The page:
Nine Hawaiian Restaurants You Don't Have to Cross an Ocean to Try
Ravi Kapur, the chef behind San Francisco’s Liholiho Yacht Club, never intended to open a Hawaiian restaurant. But after years working in Californian and Southwestern kitchens, the Oahu native wanted to create food that he felt connected him to his roots. Across the country, Hawaiian chefs like Kapur are showing mainlanders that there’s more to the state’s culinary traditions than resort luau fare. “It’s a complex, multiethnic cuisine,” says Oahuan Kiki Aranita, cofounder of the Philadelphia food truck Poi Dog, who breaks down the islands’ cooking into two types: native specialties like poi (a pudding-like taro dish) and poke (raw-fish salad), and “local” food, which describes recipes and ingredients introduced by migrant workers who came to labor on the state’s sugar and pineapple plantations. Here are the dishes to look for and where to try them.
TrendingPoke | LIHOLIHO YACHT CLUB | San Francisco
Any neo-Hawaiian place worth its alaea salt has poke on the menu, but Kapur’s is the ultimate version. Cubes of pristine Pacific ahi under a gloss of sesame oil and tamari are charged with ginger, jalapeño, and scallion and served on top of ink-black nori crackers. liholihoyachtclub.com.
Portuguese Bean Soup | HULA GIRL | Arlington, Virginia
Owner Mikala Brennan’s version of this robust bean-and-sausage stew is a riff on her mother’s recipe. Ham hocks add smoky backbone, while kidney beans, elbow macaroni, and linguiça, a sausage imported from Portugal, provide rib-sticking heft. hulagirlbarandgrill.com.
Butter Mochi | POI DOG | Philadelphia
Cakelike butter mochi gets its springy chew from mochiko, a glutinous-rice flour introduced to Hawaii by Okinawan immigrants. Though butter mochi is traditionally unflavored and made in rectangular trays, Aranita’s are flower-shaped and come in flavors like matcha and Kona coffee. poidogphilly.com.
Kalua Pork | NOREETUH | New York City
“Kalua pig is a staple at every luau,” says chef Chung Chow, an Oahu native and Thomas Keller–trained Per Se alum. Though it’s typically a whole pig swaddled in banana leaves and slow-cooked in a pit, Chow’s take is an Italian-influenced kalua-pig cavatelli: mesquite-rubbed and braised pork tossed with durum pasta, pickled cabbage, and Parmesan. noreetuh.com.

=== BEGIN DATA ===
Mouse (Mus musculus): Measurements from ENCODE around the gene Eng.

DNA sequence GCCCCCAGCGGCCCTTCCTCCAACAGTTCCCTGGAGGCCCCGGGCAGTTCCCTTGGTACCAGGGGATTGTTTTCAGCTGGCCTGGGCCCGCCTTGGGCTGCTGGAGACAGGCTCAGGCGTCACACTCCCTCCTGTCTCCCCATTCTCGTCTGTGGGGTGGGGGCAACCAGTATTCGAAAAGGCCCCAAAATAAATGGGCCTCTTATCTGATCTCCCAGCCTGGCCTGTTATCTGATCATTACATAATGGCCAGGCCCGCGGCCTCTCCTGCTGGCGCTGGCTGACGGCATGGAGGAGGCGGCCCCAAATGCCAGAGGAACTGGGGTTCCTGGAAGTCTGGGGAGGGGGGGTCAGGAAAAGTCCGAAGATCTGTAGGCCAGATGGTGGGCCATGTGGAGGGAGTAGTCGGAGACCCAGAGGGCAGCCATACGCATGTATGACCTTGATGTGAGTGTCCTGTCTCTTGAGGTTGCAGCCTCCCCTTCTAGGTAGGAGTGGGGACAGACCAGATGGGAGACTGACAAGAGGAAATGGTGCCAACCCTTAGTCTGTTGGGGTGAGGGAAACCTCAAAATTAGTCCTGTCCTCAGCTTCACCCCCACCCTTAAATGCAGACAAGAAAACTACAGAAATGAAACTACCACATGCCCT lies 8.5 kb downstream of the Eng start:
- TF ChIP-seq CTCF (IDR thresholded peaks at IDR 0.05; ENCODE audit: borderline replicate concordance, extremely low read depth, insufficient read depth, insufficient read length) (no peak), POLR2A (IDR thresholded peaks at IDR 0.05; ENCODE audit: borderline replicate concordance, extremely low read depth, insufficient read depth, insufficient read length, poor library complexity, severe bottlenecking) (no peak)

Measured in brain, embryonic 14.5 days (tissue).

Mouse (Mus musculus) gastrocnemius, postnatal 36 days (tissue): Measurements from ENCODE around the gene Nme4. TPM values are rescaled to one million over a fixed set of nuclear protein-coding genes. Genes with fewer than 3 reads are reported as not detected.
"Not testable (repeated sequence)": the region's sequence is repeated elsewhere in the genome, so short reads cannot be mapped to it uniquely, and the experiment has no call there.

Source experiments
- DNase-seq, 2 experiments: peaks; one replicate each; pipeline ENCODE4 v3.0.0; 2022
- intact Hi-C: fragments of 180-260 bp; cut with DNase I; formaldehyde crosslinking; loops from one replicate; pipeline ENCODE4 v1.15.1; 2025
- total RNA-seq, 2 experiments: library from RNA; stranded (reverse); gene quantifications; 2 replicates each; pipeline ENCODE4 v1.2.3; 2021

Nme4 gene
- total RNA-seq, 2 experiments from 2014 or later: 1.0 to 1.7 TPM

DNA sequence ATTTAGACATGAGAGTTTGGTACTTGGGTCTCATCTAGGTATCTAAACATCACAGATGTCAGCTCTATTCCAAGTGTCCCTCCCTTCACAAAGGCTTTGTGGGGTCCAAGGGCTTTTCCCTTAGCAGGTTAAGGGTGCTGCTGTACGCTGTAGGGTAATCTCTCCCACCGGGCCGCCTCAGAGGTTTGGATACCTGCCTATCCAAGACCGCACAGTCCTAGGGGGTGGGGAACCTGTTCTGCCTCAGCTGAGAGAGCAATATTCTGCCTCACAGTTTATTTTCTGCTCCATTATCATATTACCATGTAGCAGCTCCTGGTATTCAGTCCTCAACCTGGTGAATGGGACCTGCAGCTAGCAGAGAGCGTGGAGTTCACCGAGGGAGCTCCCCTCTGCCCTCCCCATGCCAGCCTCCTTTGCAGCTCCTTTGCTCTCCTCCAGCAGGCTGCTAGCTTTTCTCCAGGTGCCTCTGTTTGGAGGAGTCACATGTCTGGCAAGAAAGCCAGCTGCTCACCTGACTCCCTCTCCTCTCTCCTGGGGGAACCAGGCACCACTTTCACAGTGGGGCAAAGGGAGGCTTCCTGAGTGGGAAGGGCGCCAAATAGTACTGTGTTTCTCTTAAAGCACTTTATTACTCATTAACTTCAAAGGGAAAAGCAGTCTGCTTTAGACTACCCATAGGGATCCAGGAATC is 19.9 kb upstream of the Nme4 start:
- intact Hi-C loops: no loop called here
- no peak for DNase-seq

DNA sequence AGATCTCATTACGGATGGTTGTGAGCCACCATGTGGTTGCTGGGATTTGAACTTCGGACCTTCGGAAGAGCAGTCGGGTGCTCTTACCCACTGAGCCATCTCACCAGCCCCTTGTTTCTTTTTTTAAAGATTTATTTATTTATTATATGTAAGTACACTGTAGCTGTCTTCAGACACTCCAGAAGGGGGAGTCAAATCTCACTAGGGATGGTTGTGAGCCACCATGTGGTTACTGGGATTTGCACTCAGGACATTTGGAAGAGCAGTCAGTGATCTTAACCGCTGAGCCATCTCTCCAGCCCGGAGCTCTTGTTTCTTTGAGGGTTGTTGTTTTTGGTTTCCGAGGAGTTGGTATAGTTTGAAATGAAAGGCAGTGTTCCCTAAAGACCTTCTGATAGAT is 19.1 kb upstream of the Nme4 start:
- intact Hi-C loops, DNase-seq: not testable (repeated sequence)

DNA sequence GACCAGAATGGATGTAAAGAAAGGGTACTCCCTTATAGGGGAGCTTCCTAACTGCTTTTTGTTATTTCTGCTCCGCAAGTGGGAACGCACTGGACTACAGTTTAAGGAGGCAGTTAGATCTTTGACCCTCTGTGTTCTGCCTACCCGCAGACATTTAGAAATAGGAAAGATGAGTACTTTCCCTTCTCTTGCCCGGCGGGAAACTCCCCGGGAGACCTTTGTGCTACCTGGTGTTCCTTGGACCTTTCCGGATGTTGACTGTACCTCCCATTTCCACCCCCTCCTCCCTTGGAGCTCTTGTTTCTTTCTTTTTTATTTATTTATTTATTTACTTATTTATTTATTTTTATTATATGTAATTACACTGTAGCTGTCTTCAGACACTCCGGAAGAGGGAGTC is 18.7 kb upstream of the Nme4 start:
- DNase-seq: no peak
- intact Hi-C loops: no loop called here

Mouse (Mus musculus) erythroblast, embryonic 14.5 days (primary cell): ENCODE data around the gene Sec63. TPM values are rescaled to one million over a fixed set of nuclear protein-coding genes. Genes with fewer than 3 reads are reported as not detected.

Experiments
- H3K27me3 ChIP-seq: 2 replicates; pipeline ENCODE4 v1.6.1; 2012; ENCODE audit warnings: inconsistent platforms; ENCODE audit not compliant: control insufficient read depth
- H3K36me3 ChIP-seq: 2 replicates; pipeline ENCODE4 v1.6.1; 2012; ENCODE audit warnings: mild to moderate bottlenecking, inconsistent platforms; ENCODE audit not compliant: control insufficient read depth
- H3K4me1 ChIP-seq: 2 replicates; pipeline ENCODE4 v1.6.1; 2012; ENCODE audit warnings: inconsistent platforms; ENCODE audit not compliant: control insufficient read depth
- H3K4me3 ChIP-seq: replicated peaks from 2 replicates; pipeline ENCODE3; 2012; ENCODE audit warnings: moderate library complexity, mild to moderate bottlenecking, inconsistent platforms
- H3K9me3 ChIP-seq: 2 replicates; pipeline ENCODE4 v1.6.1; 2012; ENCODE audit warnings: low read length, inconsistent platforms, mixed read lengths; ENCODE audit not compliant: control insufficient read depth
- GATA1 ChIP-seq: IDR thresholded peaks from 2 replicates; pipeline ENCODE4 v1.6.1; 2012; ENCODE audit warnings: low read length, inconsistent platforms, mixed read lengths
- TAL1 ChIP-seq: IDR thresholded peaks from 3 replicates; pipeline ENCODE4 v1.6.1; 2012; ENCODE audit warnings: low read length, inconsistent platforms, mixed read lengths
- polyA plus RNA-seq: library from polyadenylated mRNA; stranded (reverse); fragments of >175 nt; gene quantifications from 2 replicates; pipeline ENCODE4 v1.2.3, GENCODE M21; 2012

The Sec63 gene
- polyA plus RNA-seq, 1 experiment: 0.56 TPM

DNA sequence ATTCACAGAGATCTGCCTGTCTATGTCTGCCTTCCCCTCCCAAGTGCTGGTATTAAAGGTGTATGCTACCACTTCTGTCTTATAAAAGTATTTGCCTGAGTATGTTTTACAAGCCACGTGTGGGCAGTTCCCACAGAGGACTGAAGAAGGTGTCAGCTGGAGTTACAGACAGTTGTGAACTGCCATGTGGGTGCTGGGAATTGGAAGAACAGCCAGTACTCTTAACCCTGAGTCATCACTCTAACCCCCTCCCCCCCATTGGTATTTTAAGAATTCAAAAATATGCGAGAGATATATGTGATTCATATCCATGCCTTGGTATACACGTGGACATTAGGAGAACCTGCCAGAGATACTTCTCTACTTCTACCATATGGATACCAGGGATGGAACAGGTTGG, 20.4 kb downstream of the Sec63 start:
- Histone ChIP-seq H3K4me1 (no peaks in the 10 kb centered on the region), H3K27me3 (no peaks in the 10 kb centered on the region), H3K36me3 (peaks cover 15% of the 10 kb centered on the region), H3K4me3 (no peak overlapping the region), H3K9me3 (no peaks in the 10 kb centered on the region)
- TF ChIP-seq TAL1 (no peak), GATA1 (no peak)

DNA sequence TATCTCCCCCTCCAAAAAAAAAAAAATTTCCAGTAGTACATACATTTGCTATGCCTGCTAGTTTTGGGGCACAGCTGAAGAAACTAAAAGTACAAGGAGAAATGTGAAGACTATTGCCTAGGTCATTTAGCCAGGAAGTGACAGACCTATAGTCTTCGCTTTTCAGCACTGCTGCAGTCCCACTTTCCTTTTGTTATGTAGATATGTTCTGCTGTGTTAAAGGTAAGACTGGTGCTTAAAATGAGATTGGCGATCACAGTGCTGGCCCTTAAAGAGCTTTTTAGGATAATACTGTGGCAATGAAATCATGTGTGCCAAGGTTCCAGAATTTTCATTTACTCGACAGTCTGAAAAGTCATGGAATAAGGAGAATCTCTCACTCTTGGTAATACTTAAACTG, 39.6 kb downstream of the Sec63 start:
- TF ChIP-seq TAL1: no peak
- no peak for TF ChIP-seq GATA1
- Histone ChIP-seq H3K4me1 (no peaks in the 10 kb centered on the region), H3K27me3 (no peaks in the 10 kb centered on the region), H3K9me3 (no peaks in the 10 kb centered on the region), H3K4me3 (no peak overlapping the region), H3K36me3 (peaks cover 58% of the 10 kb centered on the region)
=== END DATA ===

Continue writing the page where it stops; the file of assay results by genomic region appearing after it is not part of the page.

Malasadas | MA’ONO FRIED CHICKEN & WHISKY | Seattle
These pillowy sugared doughnuts originated as a pre-Lent indulgence for Catholic Portuguese plantation laborers. Ma’ono chef-owner Mark Fuller, who grew up buying malasadas at bakeries and convenience stores in Kauai, serves the treats at brunch with a tart, butter-baked apple filling. maono.springhillnorthwest.com.
Lomilomi Salmon | KAMA’AINA | Forest Grove, Oregon
“You can’t have a family gathering without lomilomi salmon,” says Oahuan-turned-Oregonian chef Kevin Yamada. Lomilomi means “to massage,” a reference to the way salt is rubbed into the fish for overnight curing. As with poke, the salmon gets diced, then mixed with chopped tomatoes, sweet onions, and scallions. kamaainacfoh.com.
Spam Musubi | MAHALO | Chicago
With its parasol-topped cocktails and pineapple-print wallpaper, Mahalo couldn’t be more different from the Hawaiian roadside stands that sell musubi, a sushi-inspired snack made with Spam, which came to the islands with the GIs during World War II. The flavors here are spot-on, though Mahalo’s version is breaded and fried for added appeal. mahalochicago.com.
Haupia | ONO GRINDS | San Diego
Fifth-generation Hawaiian Chris Wriston grew up eating this creamy coconut pudding at weddings and other big family parties. Unlike on the islands, where haupia is usually served plain and cut into squares, Wriston’s version at Ono Grinds gets a little something extra in the form of a macadamia cookie crust and a drizzle of guava syrup. onogrindsgrill.com.